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Oprah talks female homosexuality!

2009 March 21
by Nat

This article in the most recent issue of Oprah Magazine was brought to my attention by a friend at breakfast this morning. It’s entitled “Why Women Are Leaving Men for Other Women“, the subtitle reads: “Cynthia Nixon did it. Lindsay Lohan’s doing it. TV shows are based on it. Is it our imaginations, or are our wives and girlfriends ditching their men and falling in love with other women?” The article is interesting but also, I find, slightly problematic. The link to the article on the website is particularly troubling to me : She’s So Fine! With team-switching on the rise, Mary A. Fischer gets to the bottom of why women are leaving men for other women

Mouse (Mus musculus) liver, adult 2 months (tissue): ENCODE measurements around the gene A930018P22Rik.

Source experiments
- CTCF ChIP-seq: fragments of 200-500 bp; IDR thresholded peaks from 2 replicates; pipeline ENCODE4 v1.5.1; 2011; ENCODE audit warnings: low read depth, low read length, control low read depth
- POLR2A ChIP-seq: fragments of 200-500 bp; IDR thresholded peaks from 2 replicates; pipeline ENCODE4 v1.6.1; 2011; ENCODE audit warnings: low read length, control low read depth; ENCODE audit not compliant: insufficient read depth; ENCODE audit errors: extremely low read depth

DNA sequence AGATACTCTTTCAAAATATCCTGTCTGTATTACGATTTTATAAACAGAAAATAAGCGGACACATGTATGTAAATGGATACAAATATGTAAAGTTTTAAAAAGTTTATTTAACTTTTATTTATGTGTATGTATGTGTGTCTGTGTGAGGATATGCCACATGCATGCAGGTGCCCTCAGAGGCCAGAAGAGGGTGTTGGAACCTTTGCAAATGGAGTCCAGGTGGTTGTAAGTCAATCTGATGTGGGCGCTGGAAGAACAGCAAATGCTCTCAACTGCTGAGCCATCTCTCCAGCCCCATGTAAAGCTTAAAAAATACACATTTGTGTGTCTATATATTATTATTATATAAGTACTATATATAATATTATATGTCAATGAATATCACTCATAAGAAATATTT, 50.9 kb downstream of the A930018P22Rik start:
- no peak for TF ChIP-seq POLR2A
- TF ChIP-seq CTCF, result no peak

I’ve always disliked the use of phrases like “playing for the other team” and in this case, “team-switching”, with regards to sexuality. Apart from it obviously reinforcing binaries between homo/heterosexuals, I feel like it creates a sense of competition and rivalry, and often feelings of guilt or shame when an individual ‘switches sides’. The article does discuss the fluidity of sexuality, stating scientific studies showing that “it might be more fluid than we thought” and even goes so far as to say that for women in particular, it is the most fluid. I have issues with this because for one, while I think it’s great that the visibility of homosexual women in the media and popular culture is increasing, I don’t think that this article is creating visibility in a context that is actually productive. It positions alternate sexualities in women and ‘switching sides’ as something trendy and once again blurs the lines between the ‘norm’ and the ‘ideal’. Cynthia Nixon and Lindsay Lohan did it so clearly everyone’s doing it, right? Using celebrities, who often represent the ideal, and what they do with their personal lives to represent trends in society is almost always problematic. Oftentimes it ends up starting trends, which is what I see it trying to do here. Not that there is anything wrong with encouraging women to explore the fluidity of their sexualities, but I just don’t think it’s particularly productive in the long run when the reasoning behind it is something along the lines of well, the if the celebrities can do it so can I!. Celebrities are lucky enough to have the freedom to basically do whatever they want while your average joe/jane doesn’t. Celebrities don’t have to worry about paying the bills, or dealing with workplace discrimination, or worrying about how their children are going to get treated if their mom is gay, at least, not to the extent that regular people do… so I really don’t think that celebrities’ personal lives are ever an accurate reflection of what society is up to. And what is up with trying to make any sexuality trendy anyway? Does that mean race can be trendy too? What about religion? Is it ever trendy to be working class? I can think of instances involving celebrities where these things might be trendy or start a trend (like Madonna and her ever-changing religious affiliations, or several rockstars who market their ‘working class roots’), but again…they’re celebrities, they’re not meant to be representative of the general public… that’s why we celebrate them. How many A-list superstars do you know?